Amidst the intense market volatility lately, your employee provident fund (EPF) account is silently earning you a decent interest income, building up your retirement corpus.

But have you ever paid attention to the rate at which the interest amount was calculated, when it was credited, when your account stops earning interest, or how will the interest amount be impacted by the dates on which monthly contributions or emergency withdrawals are made from the account?

Here’s a look at the nitty-gritty of the interest payable on EPF accounts.

Decent returns

The interest on the accumulated EPF account balance is credited annually after the end of the financial year at the rate recommended by the retirement fund body ― Employees’ Provident Fund Organisation (EPFO), in consultation with the Finance Ministry.

If the PF accounts are settled before the completion of a financial year, interest till the withdrawal period is understood to be paid at the rate applicable to the previous financial year.

For FY20, the EPFO has recommended an interest rate of 8.5 per cent, lower by 15 basis points compared to the interest rate applicable for FY19. This interest rate is yet to be approved by the Ministry of Finance.

The 8.5 per cent interest rate for EPF, which is also a seven-year low, was set by the EPFO on the back of subdued earnings from its investments in the lower interest rate cycle over the last one year.

Interest on EPF accounts is usually better than the returns offered on most small savings schemes. For instance, for FY20, small savings schemes such as public provident fund scheme (PPF) and National Savings Certificate, offered interest rates in the range of 7.9-8 per cent.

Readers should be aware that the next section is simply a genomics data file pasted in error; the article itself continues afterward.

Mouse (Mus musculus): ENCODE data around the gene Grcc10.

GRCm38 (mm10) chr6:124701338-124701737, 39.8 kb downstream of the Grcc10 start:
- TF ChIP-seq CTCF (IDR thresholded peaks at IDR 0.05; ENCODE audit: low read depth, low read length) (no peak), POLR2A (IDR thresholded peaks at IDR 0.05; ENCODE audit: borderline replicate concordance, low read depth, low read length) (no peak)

Method of calculation

To make the most of your provident fund investments and earn higher interest income, it is important to understand how the interest is calculated on the EPF balance which includes both employers’ and employees’ contribution.

The interest compounds annually and is calculated based on the monthly running balances in the way as explained in the following example.

Say, your EPF balance as on March 31, 2019 was ₹8 lakh. Assume, during the financial year 2020 (April 1, 2019 to March 31, 2020), monthly PF contribution to the account was ₹6,000 (on the 30th of each month). Suppose, interest amount of ₹60,000 pertaining to FY19 was credited into the EPF account on August 15, 2019. Say, you also made a withdrawal of ₹3 lakh on September 15, 2019. Now, here’s how the interest receivable for FY20 will be calculated, if the rate of interest fixed for the year is 8.5 per cent.

First, interest for 12 months is calculated on the amount at the credit of a member on the last day of the preceding year plus interest credited during the year pertaining to the preceding year, minus any sums withdrawn during the current year. That is, interest of 8.5 per cent on ₹5.6 lakh (₹8 lakh + ₹60,000 – ₹3 lakh) will be ₹47,600.

Then, on the sums withdrawn during the current year — interest is calculated from the beginning of the current year up to the last day of the month preceding the month of withdrawal. Going by this, interest on the above withdrawal of ₹3 lakh will be calculated from April 1, 2019 to August 31, 2020 – five months. This would amount to ₹10,625 (₹3 lakh*8.5 per cent*(5)/12).